HOLIDAY — Bea Schrader would rather not talk about her birthday.
"What woman wants people discussing her age?" she told her niece.
But with each year, letting the day pass quietly becomes less likely as her age becomes more incredible. Schrader turns 107 years old on Friday. She is in good health, looking decades younger than her age, her steps sound and sure, though her eyesight is failing and she can't hear well, even with her hearing aids. She has numbness in her fingers, which is frustrating for her, a fiercely independent woman who has always been active, working, walking, doing what she wishes. Schrader is petite and eats what she wants and takes medicine only for her blood pressure. She participated in exercise classes until last year, when she started using her walker more often.
"I'm thankful I can still take care of myself," she said. "But it's getting harder all the time."
On Tuesday, Sunshine Christian Homes — the assisted living facility in Holiday where she's lived for 22 years — held a birthday party for her. Last year she nearly refused to come, saying she didn't want the fuss. She doesn't like being the center of attention. This year the party was a surprise, though Schrader was suspicious when her hair appointment was switched to Tuesday morning and people kept telling her happy birthday. She did not wear a hat or tiara, as the organizers requested guests to do, though she did enjoy the cake and, when it was finished, said the party was lovely. She'll likely spend Friday in the low-key way she wishes, watching her soap operas, maybe going out for ice cream with her niece, Robin Irby, who visits often. Irby said Schrader didn't smoke cigarettes or drink alcohol and ate little junk food throughout her life.
Schrader said she doesn't know why she's lived so long.
"I don't have a secret," she said. "I just live one day at a time."
The oldest person in the world is 116-year-old Besse Cooper of Tennessee, according to the Gerontology Research Group. The eldest in Florida is Clearwater resident Elsie Thompson, who, at 113, is also the ninth-oldest person in the world.
Schrader isn't interested in joining the longevity contest.
"Noooo," she said loudly. "I don't even want to be 108."
She was born Nov. 23, 1905, in Poplar Bluff, Mo., one of five siblings, and remembers playing with metal hoops and making a seesaw out of a log and a plank. She remembers horses and buggies and the family's first radio and first car. At 23, she married a musician named Danny who played violin in a big band. They lived in Miami and danced together whenever they could. She had many jobs, telephone operator, waiter, bookkeeper, secretary. She and Danny, who served in World War II, didn't have children; he died at age 59 from a heart attack. She never remarried and has a photo of Danny, young and handsome, by her bed. In her 80s, Schrader moved to Holiday to be closer to her brother, who also lived at Sunshine Christian Homes. He died a few years ago, leaving Schrader the only sibling left.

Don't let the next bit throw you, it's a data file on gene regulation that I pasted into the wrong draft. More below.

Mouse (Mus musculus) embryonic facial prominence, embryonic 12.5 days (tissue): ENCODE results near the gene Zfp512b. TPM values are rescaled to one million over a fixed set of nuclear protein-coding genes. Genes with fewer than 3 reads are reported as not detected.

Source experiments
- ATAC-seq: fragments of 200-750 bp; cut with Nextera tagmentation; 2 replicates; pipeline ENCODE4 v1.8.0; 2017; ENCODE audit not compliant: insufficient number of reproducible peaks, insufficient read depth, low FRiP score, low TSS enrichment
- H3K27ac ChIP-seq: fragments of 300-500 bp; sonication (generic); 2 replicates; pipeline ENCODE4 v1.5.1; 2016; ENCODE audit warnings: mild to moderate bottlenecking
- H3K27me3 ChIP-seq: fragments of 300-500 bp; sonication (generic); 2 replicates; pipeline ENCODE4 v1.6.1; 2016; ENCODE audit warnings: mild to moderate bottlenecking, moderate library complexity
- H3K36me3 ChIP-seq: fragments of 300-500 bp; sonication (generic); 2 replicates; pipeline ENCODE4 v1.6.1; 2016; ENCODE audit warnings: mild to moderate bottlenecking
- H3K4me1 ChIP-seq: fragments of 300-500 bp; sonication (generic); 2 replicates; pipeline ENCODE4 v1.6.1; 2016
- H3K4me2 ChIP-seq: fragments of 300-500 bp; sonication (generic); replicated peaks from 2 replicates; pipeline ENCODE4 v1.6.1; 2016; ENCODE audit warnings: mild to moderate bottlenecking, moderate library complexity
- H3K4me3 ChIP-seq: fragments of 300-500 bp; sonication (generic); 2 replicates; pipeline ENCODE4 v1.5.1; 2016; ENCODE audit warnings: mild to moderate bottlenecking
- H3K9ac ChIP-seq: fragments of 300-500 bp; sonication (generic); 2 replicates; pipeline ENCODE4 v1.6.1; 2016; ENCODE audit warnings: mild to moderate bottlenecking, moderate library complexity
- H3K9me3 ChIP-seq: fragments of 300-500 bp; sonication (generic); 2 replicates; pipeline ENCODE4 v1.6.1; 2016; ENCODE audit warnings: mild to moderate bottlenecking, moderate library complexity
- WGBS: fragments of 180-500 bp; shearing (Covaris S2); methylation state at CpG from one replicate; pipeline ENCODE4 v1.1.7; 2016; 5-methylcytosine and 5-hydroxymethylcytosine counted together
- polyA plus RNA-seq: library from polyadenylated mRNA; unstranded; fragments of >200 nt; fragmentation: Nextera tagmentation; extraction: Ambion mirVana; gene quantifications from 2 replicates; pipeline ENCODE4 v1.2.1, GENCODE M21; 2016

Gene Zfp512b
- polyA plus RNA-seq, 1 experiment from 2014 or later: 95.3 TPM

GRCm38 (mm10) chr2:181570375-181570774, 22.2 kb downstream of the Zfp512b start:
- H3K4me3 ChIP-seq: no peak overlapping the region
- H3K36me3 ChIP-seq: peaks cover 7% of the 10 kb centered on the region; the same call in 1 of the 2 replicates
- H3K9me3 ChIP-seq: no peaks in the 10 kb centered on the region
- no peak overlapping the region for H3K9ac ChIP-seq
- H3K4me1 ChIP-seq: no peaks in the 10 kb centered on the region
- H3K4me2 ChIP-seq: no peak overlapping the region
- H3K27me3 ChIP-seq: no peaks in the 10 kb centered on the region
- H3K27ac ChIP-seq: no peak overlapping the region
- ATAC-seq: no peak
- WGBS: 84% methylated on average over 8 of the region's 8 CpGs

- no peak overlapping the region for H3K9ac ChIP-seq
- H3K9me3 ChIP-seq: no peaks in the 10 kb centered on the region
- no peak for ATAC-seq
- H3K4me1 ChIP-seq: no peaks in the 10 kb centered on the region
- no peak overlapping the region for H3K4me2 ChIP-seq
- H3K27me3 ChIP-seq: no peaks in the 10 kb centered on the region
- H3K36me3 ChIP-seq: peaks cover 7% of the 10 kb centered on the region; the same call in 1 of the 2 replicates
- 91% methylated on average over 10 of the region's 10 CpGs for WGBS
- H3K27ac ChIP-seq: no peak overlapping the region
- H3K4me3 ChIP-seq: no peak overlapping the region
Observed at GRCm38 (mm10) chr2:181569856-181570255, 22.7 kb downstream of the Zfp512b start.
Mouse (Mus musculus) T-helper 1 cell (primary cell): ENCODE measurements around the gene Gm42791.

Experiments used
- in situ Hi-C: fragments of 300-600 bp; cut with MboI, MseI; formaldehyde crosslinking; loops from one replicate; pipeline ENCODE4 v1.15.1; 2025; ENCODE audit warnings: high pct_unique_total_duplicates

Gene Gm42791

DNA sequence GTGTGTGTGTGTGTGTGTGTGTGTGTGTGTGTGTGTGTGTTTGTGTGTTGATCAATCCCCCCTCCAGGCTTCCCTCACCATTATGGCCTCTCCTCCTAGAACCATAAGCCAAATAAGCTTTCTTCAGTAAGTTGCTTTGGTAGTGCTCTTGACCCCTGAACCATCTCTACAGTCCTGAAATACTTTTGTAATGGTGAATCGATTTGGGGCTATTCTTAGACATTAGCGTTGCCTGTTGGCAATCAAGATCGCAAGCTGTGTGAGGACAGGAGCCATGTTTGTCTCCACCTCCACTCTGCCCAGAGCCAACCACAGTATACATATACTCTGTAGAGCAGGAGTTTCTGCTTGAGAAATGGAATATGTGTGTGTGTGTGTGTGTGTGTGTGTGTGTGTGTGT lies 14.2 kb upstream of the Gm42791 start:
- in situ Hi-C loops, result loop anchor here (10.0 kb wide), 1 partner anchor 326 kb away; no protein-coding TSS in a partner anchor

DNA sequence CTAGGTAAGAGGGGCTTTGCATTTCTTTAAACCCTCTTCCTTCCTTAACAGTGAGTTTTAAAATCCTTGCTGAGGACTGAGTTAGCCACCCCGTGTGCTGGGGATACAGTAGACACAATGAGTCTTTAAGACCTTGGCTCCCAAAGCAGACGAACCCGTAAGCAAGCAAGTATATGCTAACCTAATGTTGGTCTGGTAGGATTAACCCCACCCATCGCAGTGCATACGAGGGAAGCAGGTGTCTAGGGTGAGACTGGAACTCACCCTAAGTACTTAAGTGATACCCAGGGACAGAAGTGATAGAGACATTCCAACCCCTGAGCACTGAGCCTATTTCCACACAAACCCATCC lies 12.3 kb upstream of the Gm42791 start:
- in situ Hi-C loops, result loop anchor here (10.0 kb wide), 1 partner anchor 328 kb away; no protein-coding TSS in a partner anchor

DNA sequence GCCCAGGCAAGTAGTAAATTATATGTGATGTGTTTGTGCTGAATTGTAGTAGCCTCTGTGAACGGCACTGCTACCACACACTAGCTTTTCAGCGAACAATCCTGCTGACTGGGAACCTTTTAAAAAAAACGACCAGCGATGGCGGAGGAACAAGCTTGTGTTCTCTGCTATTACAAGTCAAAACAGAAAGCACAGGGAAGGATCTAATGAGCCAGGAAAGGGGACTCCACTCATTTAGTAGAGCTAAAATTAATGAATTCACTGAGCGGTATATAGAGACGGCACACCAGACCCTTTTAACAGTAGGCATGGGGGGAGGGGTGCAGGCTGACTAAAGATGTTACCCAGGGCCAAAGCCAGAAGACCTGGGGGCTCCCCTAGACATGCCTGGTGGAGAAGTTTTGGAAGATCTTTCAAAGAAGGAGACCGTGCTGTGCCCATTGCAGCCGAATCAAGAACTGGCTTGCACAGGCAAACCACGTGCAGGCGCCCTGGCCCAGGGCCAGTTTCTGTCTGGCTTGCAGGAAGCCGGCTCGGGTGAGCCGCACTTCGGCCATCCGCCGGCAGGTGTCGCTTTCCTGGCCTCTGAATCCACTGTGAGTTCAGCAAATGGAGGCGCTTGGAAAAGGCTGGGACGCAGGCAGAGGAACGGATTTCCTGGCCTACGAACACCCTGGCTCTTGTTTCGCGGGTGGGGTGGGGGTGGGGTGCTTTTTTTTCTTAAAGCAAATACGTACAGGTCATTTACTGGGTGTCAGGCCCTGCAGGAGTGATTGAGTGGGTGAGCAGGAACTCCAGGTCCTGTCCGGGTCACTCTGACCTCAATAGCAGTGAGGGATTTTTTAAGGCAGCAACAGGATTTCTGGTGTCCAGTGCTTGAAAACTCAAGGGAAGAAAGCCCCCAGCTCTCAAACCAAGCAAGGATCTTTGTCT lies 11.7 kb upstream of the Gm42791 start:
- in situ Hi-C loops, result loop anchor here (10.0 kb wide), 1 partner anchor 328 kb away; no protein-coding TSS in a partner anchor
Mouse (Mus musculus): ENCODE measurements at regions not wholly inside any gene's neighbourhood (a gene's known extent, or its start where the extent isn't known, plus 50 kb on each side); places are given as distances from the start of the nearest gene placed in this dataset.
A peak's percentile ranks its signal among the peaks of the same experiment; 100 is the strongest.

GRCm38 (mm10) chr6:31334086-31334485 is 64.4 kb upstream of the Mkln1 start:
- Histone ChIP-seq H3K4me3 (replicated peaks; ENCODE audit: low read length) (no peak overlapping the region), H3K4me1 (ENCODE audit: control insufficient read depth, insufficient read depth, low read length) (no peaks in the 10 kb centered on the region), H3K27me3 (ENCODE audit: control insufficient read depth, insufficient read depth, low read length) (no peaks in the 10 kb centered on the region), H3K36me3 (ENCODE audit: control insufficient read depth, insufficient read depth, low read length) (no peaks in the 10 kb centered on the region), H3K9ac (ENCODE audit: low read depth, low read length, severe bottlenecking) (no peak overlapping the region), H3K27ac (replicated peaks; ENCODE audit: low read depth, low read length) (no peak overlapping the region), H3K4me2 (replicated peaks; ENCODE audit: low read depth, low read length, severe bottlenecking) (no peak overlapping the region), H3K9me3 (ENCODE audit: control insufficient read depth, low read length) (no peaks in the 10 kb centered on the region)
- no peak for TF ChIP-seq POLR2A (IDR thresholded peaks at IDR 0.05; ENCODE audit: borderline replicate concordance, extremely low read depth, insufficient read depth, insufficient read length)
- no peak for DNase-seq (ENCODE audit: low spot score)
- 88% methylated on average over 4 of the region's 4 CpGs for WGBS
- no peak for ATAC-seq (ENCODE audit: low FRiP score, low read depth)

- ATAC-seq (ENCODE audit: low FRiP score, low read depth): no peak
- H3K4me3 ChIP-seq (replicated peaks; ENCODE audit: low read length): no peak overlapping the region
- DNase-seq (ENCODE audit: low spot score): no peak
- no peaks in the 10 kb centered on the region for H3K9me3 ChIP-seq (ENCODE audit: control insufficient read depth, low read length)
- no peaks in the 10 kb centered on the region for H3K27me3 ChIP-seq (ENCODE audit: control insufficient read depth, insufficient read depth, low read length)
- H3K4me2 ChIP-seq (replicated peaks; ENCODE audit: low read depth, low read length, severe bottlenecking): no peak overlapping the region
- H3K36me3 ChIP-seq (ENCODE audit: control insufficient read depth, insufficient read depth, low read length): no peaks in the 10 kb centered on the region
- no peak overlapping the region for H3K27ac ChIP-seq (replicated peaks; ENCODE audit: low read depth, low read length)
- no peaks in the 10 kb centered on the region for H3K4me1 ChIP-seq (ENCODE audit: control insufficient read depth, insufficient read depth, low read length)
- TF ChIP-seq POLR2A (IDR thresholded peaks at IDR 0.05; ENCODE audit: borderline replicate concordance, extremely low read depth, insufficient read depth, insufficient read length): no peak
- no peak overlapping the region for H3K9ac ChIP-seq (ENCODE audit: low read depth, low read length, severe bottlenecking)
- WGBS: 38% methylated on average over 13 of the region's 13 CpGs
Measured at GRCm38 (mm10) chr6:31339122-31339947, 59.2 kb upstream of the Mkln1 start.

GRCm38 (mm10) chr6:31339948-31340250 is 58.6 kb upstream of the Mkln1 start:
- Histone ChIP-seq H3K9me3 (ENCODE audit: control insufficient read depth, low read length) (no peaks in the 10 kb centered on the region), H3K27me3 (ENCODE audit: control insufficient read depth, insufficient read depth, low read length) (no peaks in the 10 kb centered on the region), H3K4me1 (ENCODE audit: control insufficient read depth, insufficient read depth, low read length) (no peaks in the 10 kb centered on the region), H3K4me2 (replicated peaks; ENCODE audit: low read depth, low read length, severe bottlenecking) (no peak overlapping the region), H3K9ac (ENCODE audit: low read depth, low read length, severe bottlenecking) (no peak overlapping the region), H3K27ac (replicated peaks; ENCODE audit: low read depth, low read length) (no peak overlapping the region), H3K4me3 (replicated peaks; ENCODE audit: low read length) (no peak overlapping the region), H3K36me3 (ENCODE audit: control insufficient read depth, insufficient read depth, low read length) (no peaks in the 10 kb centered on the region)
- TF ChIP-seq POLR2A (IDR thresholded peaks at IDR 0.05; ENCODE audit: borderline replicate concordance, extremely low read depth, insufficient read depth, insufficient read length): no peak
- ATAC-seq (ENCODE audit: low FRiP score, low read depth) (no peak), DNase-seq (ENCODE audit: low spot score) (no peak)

Her dear friend Katie Gantt, who also lives at Sunshine, asked how she is dealing with outliving so many people she's loved.
"It's hard," Gantt said Schrader told her, "but I'm here."
That matter-of-fact answer is typical of Schrader, who is a beloved mystery at Sunshine, as she is quiet, private and doesn't vocalize the things staffers would love to know: her favorite time period, what she thinks of society today, tales of her adventures. Susan Rand, the resident care director who has known her for more than 10 years, respects Schrader's spirit and strength.
"She's an extraordinary woman," Rand said.
Though she has her secrets — Rand said she saw two different first names for Schrader in their records: Byrnece and Beulah.
"I told her, 'You're going to have to tell me what your name is,' " Rand said. "She just started laughing and walked away."
Times researcher Natalie Watson contributed to this story. Erin Sullivan can be reached at firstname.lastname@example.org or (727) 869-6229.